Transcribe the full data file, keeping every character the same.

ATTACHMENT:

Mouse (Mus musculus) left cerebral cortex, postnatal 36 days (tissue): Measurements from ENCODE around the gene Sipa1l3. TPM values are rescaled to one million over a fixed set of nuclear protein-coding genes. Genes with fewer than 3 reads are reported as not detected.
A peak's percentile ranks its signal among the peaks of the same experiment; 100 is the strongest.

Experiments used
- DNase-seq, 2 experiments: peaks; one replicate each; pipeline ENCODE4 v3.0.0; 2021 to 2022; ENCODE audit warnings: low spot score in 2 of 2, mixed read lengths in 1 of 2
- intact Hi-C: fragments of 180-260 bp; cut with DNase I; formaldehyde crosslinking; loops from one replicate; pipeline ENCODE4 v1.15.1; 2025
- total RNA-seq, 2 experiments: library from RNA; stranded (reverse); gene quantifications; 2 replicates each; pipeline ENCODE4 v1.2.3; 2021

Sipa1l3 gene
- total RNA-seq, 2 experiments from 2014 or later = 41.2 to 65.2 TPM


Mouse (Mus musculus) left cerebral cortex, postnatal 36 days (tissue): Measurements from ENCODE around the gene Sipa1l3. TPM values are rescaled to one million over a fixed set of nuclear protein-coding genes. Genes with fewer than 3 reads are reported as not detected.
A peak's percentile ranks its signal among the peaks of the same experiment; 100 is the strongest.

Experiments used
- DNase-seq, 2 experiments: peaks; one replicate each; pipeline ENCODE4 v3.0.0; 2021 to 2022; ENCODE audit warnings: low spot score in 2 of 2, mixed read lengths in 1 of 2
- intact Hi-C: fragments of 180-260 bp; cut with DNase I; formaldehyde crosslinking; loops from one replicate; pipeline ENCODE4 v1.15.1; 2025
- total RNA-seq, 2 experiments: library from RNA; stranded (reverse); gene quantifications; 2 replicates each; pipeline ENCODE4 v1.2.3; 2021

Sipa1l3 gene
- total RNA-seq, 2 experiments from 2014 or later = 41.2 to 65.2 TPM